Most observers expected that Hassan Rouhani would continue his so-called ‘charm offensive’ when he spoke at the UN yesterday. They thought that he would accept the proffered handshake from Barack Obama, and then propose negotiations that, some hoped, might lead to a halt in Iran’s nuclear program.
I admit that although I believe that negotiations with Iran would be no more than an attempt to run out the clock, I thought that Rouhani would at least continue his pretense of moderation.
Well, I was wrong. Rouhani is so confident that Barack Obama is no threat that he snubbed the US president’s hand, and in his speech took the hard line that his nuclear program is for ‘peaceful purposes’ — if you believe this, I will sell you all of the bridges to Manhattan — and indicated that while he would be prepared to negotiate, “the right to enrichment inside Iran and enjoyment of other related nuclear rights” would not be on the table.
Two days before he spoke, Rouhani reviewed a military parade in Teheran at which missile transports carrying slogans of “Death to America” and “Israel should cease to exist” were shown.
Unfortunately, Rouhani’s confidence is not misplaced.
Although President Obama says that he is “determined to prevent Iran from developing a nuclear weapon,” his willingness to talk, along with his unwillingness — indeed, inability — to premise such talks on a credible military threat, guarantees that Iran will continue its weapons development.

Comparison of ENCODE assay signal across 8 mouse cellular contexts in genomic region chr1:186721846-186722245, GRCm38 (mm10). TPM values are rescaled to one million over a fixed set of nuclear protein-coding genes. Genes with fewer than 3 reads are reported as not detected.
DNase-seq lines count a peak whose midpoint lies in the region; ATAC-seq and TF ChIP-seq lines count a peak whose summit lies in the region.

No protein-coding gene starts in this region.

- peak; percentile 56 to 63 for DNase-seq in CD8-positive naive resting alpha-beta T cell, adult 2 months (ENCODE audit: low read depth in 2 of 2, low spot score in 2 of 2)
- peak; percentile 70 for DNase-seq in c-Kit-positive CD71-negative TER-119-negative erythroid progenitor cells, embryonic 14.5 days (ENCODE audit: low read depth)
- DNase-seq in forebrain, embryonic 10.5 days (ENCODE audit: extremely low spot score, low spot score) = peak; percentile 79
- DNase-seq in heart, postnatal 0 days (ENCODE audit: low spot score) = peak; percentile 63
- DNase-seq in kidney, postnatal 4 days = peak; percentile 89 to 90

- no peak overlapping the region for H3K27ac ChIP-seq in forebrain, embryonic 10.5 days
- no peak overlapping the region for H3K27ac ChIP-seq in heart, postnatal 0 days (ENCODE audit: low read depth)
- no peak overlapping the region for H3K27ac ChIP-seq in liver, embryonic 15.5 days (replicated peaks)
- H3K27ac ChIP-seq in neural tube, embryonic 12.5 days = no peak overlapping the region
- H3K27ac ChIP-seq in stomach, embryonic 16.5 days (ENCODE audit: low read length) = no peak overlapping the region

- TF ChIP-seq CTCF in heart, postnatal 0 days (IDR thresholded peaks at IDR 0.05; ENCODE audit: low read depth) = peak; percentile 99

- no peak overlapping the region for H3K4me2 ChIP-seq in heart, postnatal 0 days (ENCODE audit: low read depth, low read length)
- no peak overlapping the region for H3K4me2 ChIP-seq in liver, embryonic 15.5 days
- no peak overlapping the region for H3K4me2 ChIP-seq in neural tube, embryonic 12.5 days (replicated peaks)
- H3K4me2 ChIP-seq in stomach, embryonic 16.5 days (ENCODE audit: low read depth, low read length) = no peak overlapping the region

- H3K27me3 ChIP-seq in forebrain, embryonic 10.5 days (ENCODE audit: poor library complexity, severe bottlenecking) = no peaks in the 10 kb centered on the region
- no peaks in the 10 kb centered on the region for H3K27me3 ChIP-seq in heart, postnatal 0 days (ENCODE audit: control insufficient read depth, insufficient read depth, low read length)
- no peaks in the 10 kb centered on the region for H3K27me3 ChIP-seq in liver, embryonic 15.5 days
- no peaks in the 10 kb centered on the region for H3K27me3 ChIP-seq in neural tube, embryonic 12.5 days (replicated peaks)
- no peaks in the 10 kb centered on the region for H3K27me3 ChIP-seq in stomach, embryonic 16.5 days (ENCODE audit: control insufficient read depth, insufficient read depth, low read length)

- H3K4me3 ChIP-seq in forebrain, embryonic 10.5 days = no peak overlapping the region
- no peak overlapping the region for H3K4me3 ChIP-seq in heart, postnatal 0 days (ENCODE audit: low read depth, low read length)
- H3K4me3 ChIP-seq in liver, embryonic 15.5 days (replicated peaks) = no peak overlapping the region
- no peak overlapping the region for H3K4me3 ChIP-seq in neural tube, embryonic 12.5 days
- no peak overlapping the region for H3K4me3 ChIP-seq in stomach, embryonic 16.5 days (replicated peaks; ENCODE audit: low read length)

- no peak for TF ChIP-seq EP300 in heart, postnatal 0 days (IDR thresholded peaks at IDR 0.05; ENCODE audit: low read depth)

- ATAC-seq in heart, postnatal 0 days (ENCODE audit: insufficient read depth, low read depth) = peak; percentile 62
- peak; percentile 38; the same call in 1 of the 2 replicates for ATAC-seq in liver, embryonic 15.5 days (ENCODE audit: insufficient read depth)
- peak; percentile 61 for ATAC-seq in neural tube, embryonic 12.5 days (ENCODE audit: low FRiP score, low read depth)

Rouhani understands Obama’s weak position, both domestically and with Western allies, which was illustrated by his embarrassment over the Syrian crisis. He can afford to play to the gallery of anti-Americans and Israel-haters at the UN.
Israel has threatened to use force. But it has been neutralized by the Obama Administration, which already vetoed an Israeli attack in October of last year. Any Israeli action during the interminable negotiations that will follow would be portrayed as disruptive to the diplomatic process, making Israel an international pariah. Israel will only act if it believes a strike against it is imminent.
Unless something entirely unforeseen happens, I expect that Iran will continue to approach nuclear capability asymptotically, not actually testing weapons, but reducing the time required to deploy them to a minimum. At some point within the next year or two, Iran will be a nuclear power for all intents and purposes.
The discussion will then shift to questions about deterrence, containment, etc.
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